WHAT IS GENITAL HERPES?
Herpes is an infection caused by either the Type 1 (HSV-1) or Type 2 (HSV-2) herpes simplex virus. Although the two viruses are closely related and either may be found at various body sites, each has a preferred location. Generally, HSV-1 causes infections on the lip, mouth or facial areas. HSV-2 is usually found in the genital area.
HOW COMMON IS GENITAL HERPES?
It is estimated that 50-80% of American adults have HSV-1 and 21% have HSV-2 herpes simplex virus. More than two-thirds of these people have positive blood tests for HSV with no history of symptoms or outbreaks.
WHAT HAPPENS WHEN SOMEONE IS INFECTED WITH GENITAL HERPES?
Many people who have this virus are not aware of the infection. However, if symptoms occur during the primary outbreak, they can be quite pronounced. The primary episode usually occurs 2-20 days after exposure to an infected person. Flu-like symptoms, including fever, headache, swollen glands and single or clustered painful blisters, erupt from the infected site. The blister opens to form ulcers, a sore, or lesion. The primary outbreak usually lasts longer and causes more discomfort than subsequent outbreaks. Blisters usually heal within 10-21 days. Some people never have another outbreak while others have them frequently. After the initial outbreak, the virus moves away from the skin surface and travels along the nerve pathways to nerve roots at the base of the spine. Once there, it goes into an inactive phase. The virus may reactivate if the immune system is lowered, such as with illness and stress. Lesions reappear at the same site as the original infection, but usually are much less severe. If the infection is caused by HSV-1, the (first year) recurrence rate is 50%. The HSV-2 (first year) recurrence rate is 80-90%.
HOW IS GENITAL HERPES TRANSMITTED?
The herpes virus is transmitted when a person makes direct contact with a lesion or secretions of an infected person. The virus enters the body through the skin or mucous membranes of the genital area. Transmission occurs primarily through vaginal, anal and oral-genital sexual contact. The herpes virus is quite fragile and cannot survive long outside the body. Transmission through inanimate objects such as toilet seats is unlikely. Precautions include not sharing towels, underwear, or other objects that come into contact with genital lesions. Latex condoms or latex squares can reduce the risk of transmitting the virus, but lesions may be in areas not covered by the barriers.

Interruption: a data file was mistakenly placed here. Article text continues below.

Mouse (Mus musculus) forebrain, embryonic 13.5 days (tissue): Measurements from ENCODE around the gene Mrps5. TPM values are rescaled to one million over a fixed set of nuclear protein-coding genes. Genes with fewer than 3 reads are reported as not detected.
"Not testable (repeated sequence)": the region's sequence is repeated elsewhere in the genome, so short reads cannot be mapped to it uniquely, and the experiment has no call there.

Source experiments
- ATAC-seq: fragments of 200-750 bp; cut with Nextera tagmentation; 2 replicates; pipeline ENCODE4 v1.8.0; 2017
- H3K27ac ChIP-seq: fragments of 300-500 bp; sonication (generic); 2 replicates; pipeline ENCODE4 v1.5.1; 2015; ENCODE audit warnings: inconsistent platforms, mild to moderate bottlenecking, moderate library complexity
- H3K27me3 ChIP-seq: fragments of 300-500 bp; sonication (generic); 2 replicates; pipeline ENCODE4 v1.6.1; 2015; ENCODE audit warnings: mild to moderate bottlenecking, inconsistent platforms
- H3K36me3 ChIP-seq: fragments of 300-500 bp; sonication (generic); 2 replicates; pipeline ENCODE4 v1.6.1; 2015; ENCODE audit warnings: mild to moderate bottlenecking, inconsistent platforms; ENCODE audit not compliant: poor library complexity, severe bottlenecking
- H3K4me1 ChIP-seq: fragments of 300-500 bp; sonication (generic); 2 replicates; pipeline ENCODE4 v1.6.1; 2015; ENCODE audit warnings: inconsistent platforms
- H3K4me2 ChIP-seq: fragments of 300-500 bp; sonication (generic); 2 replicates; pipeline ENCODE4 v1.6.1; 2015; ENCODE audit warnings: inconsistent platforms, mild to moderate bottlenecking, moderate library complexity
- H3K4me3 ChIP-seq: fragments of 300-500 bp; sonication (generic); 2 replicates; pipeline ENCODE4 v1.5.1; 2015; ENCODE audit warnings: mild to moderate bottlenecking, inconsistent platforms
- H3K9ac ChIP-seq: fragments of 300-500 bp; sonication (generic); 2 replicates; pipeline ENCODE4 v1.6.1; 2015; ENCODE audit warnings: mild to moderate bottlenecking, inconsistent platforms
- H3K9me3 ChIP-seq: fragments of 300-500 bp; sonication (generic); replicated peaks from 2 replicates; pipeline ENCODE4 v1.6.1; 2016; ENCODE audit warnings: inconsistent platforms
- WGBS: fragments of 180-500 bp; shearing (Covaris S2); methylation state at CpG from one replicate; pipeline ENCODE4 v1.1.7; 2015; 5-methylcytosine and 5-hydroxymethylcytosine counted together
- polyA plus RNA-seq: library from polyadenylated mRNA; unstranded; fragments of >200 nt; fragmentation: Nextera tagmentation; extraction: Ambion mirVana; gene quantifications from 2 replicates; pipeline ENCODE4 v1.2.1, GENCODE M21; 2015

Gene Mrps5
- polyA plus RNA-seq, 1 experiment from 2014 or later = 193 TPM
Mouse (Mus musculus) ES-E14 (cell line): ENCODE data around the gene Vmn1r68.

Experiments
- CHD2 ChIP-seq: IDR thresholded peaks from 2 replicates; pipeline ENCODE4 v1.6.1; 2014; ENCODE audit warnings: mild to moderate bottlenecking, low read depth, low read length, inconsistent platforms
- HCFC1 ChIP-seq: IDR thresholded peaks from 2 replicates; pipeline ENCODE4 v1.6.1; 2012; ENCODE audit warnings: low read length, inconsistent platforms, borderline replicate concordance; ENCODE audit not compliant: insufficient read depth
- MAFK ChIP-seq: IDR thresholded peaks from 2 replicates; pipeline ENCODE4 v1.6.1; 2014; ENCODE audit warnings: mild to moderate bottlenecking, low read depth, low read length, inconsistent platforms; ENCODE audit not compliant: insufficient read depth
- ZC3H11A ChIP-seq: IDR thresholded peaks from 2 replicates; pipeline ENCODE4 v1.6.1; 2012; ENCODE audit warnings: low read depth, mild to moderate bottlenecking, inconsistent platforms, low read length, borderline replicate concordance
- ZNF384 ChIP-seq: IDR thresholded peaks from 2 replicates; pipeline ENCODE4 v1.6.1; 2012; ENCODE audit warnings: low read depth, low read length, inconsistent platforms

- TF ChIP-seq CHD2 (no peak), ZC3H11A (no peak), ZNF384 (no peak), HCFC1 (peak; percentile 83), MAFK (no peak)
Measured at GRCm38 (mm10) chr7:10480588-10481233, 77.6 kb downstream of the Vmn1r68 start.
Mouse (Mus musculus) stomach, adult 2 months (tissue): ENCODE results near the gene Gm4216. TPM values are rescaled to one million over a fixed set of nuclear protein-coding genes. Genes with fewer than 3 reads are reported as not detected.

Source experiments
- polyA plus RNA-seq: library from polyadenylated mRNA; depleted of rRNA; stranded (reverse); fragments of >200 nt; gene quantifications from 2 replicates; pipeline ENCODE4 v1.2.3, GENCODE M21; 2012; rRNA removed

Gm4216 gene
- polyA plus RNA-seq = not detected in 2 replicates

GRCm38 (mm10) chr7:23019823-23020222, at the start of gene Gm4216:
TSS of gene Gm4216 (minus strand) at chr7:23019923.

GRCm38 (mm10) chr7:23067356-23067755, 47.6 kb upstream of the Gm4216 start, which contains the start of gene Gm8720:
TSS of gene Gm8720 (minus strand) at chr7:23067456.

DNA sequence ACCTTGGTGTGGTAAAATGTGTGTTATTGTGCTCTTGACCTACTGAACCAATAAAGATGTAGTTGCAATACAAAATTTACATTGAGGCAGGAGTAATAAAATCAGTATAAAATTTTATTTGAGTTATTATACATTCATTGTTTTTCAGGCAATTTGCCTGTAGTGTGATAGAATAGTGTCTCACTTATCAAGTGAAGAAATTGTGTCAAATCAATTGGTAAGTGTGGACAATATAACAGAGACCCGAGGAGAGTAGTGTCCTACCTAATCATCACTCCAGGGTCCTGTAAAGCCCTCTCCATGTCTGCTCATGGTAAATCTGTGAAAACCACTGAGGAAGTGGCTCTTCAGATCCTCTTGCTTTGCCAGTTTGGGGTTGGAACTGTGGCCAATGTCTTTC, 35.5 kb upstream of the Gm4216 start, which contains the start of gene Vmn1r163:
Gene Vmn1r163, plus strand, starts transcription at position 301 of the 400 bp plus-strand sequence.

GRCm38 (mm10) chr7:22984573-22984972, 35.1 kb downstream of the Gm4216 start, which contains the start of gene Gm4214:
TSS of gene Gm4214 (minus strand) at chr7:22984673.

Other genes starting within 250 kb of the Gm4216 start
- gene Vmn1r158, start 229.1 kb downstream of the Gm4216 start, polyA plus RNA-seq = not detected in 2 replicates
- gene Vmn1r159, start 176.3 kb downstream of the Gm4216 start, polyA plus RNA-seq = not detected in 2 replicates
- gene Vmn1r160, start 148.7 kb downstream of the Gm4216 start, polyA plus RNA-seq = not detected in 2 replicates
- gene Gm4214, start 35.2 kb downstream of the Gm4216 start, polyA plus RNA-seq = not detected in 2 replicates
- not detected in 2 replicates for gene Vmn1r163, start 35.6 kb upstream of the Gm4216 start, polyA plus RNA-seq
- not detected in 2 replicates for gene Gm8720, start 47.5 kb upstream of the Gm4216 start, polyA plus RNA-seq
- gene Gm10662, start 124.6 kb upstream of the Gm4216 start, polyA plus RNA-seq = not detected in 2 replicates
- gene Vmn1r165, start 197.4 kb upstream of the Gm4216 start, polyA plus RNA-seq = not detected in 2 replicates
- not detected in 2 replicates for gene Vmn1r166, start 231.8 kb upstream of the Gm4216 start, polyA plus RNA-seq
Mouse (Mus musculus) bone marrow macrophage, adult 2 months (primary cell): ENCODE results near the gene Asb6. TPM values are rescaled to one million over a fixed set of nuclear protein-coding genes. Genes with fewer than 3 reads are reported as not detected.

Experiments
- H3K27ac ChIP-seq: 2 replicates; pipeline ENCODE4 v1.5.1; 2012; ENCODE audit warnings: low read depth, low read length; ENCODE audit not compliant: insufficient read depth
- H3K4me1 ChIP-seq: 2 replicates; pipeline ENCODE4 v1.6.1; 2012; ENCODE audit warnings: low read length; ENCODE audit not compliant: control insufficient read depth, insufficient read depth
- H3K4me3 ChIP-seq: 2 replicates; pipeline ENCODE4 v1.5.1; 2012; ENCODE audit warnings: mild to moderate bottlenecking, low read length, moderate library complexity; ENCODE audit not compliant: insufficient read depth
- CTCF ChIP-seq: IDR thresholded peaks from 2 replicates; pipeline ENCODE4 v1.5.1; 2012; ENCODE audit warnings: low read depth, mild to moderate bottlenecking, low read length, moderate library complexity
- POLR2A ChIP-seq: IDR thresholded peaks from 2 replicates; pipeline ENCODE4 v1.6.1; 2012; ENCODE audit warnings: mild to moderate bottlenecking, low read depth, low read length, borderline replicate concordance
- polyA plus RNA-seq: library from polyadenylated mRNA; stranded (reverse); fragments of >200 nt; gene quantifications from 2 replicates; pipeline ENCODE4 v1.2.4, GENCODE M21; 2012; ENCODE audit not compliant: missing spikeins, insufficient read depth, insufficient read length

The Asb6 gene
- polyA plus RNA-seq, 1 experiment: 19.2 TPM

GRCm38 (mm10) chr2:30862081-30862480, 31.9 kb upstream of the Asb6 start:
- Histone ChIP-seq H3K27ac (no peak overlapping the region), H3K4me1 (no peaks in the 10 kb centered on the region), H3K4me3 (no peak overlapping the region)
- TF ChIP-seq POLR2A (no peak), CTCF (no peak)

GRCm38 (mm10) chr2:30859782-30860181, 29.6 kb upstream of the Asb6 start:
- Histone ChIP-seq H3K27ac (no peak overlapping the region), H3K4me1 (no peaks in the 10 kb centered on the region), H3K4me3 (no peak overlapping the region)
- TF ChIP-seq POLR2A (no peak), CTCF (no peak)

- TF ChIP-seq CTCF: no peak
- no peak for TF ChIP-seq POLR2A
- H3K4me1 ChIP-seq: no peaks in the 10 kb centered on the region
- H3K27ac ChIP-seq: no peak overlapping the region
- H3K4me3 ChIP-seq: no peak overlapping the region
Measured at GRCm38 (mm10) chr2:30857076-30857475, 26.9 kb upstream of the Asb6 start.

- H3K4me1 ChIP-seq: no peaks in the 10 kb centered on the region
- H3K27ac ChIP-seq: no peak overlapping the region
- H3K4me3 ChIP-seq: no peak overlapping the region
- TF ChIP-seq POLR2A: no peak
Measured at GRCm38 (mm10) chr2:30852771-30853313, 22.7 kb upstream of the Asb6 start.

A person is considered infectious during the prodromal phase right before the outbreak of the lesions and throughout the time until the lesions are completely healed. The prodromal phase is often marked by itching, tingling or burning at the site of the upcoming outbreak. The infected person is generally contagious during the prodrome and when lesions are present. Patients with genital herpes often shed virus in outbreaks, particularly in the first year or two after acquiring HSV-2. During times of asymptomatic shedding of virus, an individual is capable of unknowingly passing the virus to others.
It is possible to transfer the virus from the original site to another part of the body. For example, touching a lesion with your fingers then rubbing your eyes could spread the virus to your eyes.
HOW IS GENITAL HERPES DIAGNOSED?
Herpes can be diagnosed by examination and appearance of the lesions in most cases. There are two main laboratory methods to diagnose the virus: a culture and a blood test.
A swab of an open lesion is needed for the culture. The sample is sent to a lab to be grown in a Petri dish. Typing of HSV-1 or HSV-2 may be done with the culture. This sample must contain active herpes virus or it will produce a false negative test result; therefore the specimen must be obtained while the lesion is in the early stage of development.